OK, so, full disclosure: I slept through at least part of all of the films I saw last weekend: so much so that I can’t even count most of them among the things I’ve watched. For instance, I woke up from a nap (it’s hard being in your twenties and having no plans at the weekend) and my boyfriend was half an hour into watching 12 Angry Men, which I’ve wanted to see for ages, so instead of setting myself up to only see part of the film I just fell back to sleep (what I did see, though, I loved, so I’m getting back to that as soon as I can). I saw most of Star Trek Beyond – good, entertaining, top-end 2016 blockbuster fun – up until the final act, which I must have completely zoned out for. While I’ve got big plans for actually making the most out of the four hours a week of train journeys I do as one half of a long-distance relationship, last week didn’t put any of them into motion.
That said, commutes and travels did catch me up on the fourth series of Sherlock. I didn’t exactly have a glowing opinion of its first episode, but I’ve committed years to this show by now, and I was determined to stick it out. Or not that determined, as I made it about five minutes into ‘The Lying Detective’ before I had to stop. This wasn’t so much an indicator of poor quality as it was of good – Toby Jones’ Culverton Smith was so profoundly unsettling that I couldn’t quite face it. Unsettling seems to have been the theme of Sherlock this year, more so than I can remember it being before, with elaborate (and often downright distracting) editing and frequent examinations of dangerous psychosis. This works well in ‘The Lying Detective’, which I did eventually finish, as it balances the pervasive creepiness with, y’know, other stuff: Una Stubbs’ Mrs Hudson is a continual joy. But ‘The Final Problem’ is eye-wateringly pretentious, even as it’s overwhelmingly depressing. Maybe it’s time to come to terms with the fact that Sherlock just isn’t the show it once was. This is going to work for some people – the people who like the characters more than the mysteries – but it wasn’t going to work for me.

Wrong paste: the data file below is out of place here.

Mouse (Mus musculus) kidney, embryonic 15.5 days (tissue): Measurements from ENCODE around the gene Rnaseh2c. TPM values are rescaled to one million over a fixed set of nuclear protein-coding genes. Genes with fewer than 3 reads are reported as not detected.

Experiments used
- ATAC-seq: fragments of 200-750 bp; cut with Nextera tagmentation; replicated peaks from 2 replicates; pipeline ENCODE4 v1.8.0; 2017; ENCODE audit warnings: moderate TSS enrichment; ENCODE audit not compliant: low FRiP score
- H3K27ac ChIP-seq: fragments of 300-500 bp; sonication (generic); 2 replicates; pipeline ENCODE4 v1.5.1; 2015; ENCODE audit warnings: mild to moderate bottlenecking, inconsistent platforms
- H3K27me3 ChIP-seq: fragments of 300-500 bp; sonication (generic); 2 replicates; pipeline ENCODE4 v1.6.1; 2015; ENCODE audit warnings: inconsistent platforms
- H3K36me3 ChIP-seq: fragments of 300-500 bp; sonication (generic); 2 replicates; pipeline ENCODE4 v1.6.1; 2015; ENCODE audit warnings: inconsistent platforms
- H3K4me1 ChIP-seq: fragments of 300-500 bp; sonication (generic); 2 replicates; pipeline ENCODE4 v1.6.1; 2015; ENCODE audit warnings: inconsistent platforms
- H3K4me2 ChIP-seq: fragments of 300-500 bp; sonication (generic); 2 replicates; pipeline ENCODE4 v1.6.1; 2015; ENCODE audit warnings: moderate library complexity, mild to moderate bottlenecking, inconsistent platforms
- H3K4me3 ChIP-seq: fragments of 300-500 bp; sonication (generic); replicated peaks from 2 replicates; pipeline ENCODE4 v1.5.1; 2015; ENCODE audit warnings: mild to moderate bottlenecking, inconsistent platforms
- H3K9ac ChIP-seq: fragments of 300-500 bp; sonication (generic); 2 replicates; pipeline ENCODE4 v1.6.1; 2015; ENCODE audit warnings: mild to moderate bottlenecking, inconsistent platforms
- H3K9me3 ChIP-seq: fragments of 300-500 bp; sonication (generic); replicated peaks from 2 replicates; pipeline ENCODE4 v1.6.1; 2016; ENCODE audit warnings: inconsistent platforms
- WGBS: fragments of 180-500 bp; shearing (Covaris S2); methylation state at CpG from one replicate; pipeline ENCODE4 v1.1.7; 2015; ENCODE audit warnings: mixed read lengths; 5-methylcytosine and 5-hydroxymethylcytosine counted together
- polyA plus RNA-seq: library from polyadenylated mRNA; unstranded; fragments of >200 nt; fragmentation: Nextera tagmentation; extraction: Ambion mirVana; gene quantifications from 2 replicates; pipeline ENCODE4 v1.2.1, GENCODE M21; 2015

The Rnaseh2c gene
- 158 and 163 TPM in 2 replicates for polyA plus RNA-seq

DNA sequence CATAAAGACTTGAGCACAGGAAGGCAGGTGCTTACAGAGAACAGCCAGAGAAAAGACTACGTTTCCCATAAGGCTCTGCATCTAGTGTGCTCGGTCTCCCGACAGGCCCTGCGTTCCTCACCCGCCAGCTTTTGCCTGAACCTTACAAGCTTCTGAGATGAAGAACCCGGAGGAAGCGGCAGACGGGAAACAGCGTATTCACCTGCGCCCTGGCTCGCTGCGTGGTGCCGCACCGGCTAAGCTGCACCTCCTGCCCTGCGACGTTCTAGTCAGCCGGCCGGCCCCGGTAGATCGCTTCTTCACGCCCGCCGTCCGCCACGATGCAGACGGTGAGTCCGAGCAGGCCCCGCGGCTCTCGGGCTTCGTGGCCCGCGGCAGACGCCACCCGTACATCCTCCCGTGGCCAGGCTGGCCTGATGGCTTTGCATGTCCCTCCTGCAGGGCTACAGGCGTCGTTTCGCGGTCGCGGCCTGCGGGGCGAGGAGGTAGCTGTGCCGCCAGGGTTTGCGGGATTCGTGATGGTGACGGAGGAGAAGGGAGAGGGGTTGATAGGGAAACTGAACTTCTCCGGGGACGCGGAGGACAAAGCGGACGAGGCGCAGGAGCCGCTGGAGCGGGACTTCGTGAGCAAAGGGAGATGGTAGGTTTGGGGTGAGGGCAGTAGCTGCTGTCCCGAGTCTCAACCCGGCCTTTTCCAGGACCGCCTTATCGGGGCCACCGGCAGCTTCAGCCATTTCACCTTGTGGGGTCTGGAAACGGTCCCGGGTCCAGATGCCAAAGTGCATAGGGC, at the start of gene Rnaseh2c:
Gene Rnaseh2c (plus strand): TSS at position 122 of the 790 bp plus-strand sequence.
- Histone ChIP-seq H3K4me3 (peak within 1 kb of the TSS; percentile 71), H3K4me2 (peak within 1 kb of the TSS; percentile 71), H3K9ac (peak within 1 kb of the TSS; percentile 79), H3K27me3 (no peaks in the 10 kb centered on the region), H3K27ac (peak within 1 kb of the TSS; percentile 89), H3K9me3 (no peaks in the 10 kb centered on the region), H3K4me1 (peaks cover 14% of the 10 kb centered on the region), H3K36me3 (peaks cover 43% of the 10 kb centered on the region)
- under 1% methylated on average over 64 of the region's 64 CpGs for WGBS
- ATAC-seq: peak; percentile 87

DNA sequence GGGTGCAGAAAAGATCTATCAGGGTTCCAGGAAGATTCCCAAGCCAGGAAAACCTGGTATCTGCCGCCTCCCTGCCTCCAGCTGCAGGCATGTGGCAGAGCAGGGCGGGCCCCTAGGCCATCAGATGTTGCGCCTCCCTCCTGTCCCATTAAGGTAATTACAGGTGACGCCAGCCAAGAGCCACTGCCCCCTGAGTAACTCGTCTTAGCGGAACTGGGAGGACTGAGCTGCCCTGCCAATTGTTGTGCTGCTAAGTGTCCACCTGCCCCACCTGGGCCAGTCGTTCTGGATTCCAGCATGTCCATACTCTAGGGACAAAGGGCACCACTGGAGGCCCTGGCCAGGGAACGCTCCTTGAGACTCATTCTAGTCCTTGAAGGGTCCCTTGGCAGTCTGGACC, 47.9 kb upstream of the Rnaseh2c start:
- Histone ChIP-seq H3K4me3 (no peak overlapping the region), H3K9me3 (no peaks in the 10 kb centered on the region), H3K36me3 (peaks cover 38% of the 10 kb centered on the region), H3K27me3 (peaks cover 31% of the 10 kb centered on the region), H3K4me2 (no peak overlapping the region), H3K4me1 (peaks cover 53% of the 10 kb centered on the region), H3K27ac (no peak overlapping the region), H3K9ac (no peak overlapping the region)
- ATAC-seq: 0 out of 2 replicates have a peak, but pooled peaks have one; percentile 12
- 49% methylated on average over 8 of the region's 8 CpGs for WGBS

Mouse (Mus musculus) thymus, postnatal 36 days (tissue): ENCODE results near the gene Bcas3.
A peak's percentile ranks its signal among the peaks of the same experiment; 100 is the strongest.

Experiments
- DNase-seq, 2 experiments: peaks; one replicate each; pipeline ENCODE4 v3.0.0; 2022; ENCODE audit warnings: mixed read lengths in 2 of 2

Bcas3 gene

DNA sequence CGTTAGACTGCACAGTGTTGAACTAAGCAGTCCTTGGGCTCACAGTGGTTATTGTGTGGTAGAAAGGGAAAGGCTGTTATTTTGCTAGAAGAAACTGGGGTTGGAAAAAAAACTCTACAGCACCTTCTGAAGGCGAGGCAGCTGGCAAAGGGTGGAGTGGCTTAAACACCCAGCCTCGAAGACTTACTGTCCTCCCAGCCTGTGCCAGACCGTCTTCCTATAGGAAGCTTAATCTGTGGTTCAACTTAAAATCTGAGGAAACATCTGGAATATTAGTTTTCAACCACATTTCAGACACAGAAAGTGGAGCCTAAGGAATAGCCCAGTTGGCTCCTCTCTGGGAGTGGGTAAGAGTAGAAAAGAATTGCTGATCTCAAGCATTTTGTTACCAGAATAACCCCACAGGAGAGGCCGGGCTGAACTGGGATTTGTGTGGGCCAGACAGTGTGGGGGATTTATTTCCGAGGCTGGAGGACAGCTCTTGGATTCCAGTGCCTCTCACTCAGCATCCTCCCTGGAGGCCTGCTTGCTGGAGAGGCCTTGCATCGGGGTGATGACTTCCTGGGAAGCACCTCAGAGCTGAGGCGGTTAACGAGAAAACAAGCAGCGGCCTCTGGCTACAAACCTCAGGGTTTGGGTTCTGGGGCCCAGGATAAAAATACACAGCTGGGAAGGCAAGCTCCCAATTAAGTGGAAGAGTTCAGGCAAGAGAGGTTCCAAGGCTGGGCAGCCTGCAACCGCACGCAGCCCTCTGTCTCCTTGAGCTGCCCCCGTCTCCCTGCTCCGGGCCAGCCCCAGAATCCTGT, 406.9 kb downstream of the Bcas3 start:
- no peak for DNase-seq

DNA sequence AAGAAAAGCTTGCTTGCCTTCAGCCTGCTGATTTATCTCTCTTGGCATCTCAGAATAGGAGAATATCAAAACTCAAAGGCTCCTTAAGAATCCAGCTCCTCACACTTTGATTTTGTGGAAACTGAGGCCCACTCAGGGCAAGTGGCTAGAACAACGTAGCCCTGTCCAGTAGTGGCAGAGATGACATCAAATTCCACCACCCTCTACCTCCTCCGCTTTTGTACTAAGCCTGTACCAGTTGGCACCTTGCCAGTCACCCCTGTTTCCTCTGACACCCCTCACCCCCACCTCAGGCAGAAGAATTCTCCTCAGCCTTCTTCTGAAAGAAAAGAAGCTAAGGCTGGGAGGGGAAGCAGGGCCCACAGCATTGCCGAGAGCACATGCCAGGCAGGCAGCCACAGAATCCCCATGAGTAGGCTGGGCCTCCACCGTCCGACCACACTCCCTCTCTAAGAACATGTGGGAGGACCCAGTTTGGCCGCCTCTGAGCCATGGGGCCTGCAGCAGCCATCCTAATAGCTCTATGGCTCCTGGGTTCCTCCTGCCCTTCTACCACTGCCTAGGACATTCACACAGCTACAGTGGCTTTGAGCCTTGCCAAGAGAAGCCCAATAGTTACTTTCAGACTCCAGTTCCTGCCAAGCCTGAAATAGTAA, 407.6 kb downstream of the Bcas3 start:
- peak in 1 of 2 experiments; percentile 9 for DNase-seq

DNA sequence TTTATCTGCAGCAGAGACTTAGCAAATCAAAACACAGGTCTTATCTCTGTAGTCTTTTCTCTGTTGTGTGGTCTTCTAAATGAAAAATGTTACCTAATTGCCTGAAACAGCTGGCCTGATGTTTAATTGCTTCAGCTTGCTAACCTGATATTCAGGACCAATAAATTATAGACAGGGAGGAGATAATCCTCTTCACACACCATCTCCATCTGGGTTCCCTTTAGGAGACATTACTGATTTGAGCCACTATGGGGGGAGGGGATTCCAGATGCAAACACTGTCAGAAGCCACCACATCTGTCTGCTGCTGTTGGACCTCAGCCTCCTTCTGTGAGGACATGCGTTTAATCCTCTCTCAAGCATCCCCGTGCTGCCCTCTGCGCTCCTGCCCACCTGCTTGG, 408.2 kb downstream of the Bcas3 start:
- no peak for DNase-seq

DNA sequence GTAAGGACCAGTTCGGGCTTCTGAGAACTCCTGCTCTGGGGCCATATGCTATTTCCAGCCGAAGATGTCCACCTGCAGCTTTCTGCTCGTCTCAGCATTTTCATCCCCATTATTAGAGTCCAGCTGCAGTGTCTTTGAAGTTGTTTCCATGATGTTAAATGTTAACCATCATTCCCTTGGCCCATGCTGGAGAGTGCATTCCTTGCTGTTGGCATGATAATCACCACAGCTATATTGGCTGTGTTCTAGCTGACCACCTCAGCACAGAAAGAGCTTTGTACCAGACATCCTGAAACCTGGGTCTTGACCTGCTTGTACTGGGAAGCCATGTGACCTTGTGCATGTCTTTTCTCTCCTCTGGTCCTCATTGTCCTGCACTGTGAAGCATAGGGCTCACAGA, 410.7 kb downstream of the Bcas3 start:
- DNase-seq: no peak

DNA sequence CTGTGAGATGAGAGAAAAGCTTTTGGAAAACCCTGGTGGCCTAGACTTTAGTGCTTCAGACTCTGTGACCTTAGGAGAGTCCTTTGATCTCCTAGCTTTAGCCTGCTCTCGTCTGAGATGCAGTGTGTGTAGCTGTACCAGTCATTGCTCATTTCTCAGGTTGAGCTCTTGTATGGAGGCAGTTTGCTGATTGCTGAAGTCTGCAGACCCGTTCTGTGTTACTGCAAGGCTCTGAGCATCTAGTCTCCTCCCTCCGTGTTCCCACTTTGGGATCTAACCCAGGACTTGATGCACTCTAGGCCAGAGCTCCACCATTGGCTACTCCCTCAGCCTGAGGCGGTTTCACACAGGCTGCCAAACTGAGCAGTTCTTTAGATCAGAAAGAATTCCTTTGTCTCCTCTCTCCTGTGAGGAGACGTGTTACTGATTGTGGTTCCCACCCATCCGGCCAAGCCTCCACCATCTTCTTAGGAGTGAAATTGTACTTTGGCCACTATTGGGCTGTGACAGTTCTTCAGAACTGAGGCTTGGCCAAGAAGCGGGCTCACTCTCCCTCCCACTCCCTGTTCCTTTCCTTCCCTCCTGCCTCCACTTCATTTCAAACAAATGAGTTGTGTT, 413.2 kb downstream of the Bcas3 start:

I’m going to gloss over the seventh series Gilmore Girls continuation aside (I’m not proud of it) in favour of tackling some Agent Carter, which is NEVER anything to be ashamed of. The opening two-parter of Agent Carter is a fantastic introduction to Hayley Atwell’s character as a lead, with humour and action and plenty of solid Peggy/Jarvis banter (by far the show’s greatest accomplishment).
To mitigate the failures of the weekend, I took a midweek chill evening to watch In A World…, Lake Bell’s 2013 comedy about a vocal coach, Carol Solomon, who wants to become a voiceover artist in an industry not exactly inclined to use female voices. I remember really wanting to see In A World… when it came out (it was right at the start of my obsession with movie reviews) but I’d never gotten around to it – Netflix, like it can often do, saved the day. I’m so glad I finally sat down to watch it. Aside from the fact that it’s a feminist take-down of the movie industry, and the pressures put on women to sound a particular way for a particular purpose (like, I’m going to love that kind of movie), In A World… also works as a family comedy drama about difficult and interesting relationships, as a sort-of rom-com (there’s only really a tiny bit of romance, which is a refreshing change of pace), and is subtly but frequently funny. Basically, with this and Man Up, I’m now really, really on board for Lake Bell movies.